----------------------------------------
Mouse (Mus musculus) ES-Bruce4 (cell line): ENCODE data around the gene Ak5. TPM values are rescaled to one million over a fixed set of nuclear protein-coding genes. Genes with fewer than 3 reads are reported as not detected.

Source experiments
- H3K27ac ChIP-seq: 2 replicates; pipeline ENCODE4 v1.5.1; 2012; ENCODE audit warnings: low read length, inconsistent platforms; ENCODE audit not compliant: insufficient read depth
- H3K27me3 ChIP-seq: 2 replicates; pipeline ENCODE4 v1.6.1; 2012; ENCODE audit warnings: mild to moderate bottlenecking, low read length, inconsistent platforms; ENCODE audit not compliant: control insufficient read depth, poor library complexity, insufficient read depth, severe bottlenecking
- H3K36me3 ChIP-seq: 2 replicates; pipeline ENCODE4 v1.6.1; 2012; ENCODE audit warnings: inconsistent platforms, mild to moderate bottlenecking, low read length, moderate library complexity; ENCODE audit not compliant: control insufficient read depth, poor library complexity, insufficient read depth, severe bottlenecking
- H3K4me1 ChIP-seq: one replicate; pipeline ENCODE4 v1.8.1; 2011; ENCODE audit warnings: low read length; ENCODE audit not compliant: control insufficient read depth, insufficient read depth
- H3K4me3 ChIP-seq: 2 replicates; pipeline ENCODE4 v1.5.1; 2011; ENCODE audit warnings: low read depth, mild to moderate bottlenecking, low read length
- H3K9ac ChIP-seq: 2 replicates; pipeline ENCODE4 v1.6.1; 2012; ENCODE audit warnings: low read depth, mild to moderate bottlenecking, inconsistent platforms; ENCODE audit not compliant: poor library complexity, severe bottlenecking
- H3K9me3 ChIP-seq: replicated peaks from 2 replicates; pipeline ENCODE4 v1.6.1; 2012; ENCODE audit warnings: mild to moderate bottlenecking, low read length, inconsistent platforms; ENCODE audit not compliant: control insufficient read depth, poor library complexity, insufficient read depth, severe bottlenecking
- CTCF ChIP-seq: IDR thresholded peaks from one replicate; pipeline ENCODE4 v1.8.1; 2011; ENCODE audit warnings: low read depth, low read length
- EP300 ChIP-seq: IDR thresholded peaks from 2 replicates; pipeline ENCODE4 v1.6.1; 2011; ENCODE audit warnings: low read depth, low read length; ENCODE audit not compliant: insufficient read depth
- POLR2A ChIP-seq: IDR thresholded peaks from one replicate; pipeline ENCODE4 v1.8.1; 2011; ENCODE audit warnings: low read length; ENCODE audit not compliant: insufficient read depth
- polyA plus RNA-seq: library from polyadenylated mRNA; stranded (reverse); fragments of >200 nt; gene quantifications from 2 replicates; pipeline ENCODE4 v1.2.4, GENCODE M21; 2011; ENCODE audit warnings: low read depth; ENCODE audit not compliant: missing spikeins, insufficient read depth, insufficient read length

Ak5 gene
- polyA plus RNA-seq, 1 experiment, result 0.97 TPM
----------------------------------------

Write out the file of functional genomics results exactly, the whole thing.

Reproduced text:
Mouse (Mus musculus) ES-Bruce4 (cell line): ENCODE data around the gene Ak5. TPM values are rescaled to one million over a fixed set of nuclear protein-coding genes. Genes with fewer than 3 reads are reported as not detected.

Source experiments
- H3K27ac ChIP-seq: 2 replicates; pipeline ENCODE4 v1.5.1; 2012; ENCODE audit warnings: low read length, inconsistent platforms; ENCODE audit not compliant: insufficient read depth
- H3K27me3 ChIP-seq: 2 replicates; pipeline ENCODE4 v1.6.1; 2012; ENCODE audit warnings: mild to moderate bottlenecking, low read length, inconsistent platforms; ENCODE audit not compliant: control insufficient read depth, poor library complexity, insufficient read depth, severe bottlenecking
- H3K36me3 ChIP-seq: 2 replicates; pipeline ENCODE4 v1.6.1; 2012; ENCODE audit warnings: inconsistent platforms, mild to moderate bottlenecking, low read length, moderate library complexity; ENCODE audit not compliant: control insufficient read depth, poor library complexity, insufficient read depth, severe bottlenecking
- H3K4me1 ChIP-seq: one replicate; pipeline ENCODE4 v1.8.1; 2011; ENCODE audit warnings: low read length; ENCODE audit not compliant: control insufficient read depth, insufficient read depth
- H3K4me3 ChIP-seq: 2 replicates; pipeline ENCODE4 v1.5.1; 2011; ENCODE audit warnings: low read depth, mild to moderate bottlenecking, low read length
- H3K9ac ChIP-seq: 2 replicates; pipeline ENCODE4 v1.6.1; 2012; ENCODE audit warnings: low read depth, mild to moderate bottlenecking, inconsistent platforms; ENCODE audit not compliant: poor library complexity, severe bottlenecking
- H3K9me3 ChIP-seq: replicated peaks from 2 replicates; pipeline ENCODE4 v1.6.1; 2012; ENCODE audit warnings: mild to moderate bottlenecking, low read length, inconsistent platforms; ENCODE audit not compliant: control insufficient read depth, poor library complexity, insufficient read depth, severe bottlenecking
- CTCF ChIP-seq: IDR thresholded peaks from one replicate; pipeline ENCODE4 v1.8.1; 2011; ENCODE audit warnings: low read depth, low read length
- EP300 ChIP-seq: IDR thresholded peaks from 2 replicates; pipeline ENCODE4 v1.6.1; 2011; ENCODE audit warnings: low read depth, low read length; ENCODE audit not compliant: insufficient read depth
- POLR2A ChIP-seq: IDR thresholded peaks from one replicate; pipeline ENCODE4 v1.8.1; 2011; ENCODE audit warnings: low read length; ENCODE audit not compliant: insufficient read depth
- polyA plus RNA-seq: library from polyadenylated mRNA; stranded (reverse); fragments of >200 nt; gene quantifications from 2 replicates; pipeline ENCODE4 v1.2.4, GENCODE M21; 2011; ENCODE audit warnings: low read depth; ENCODE audit not compliant: missing spikeins, insufficient read depth, insufficient read length

Ak5 gene
- polyA plus RNA-seq, 1 experiment, result 0.97 TPM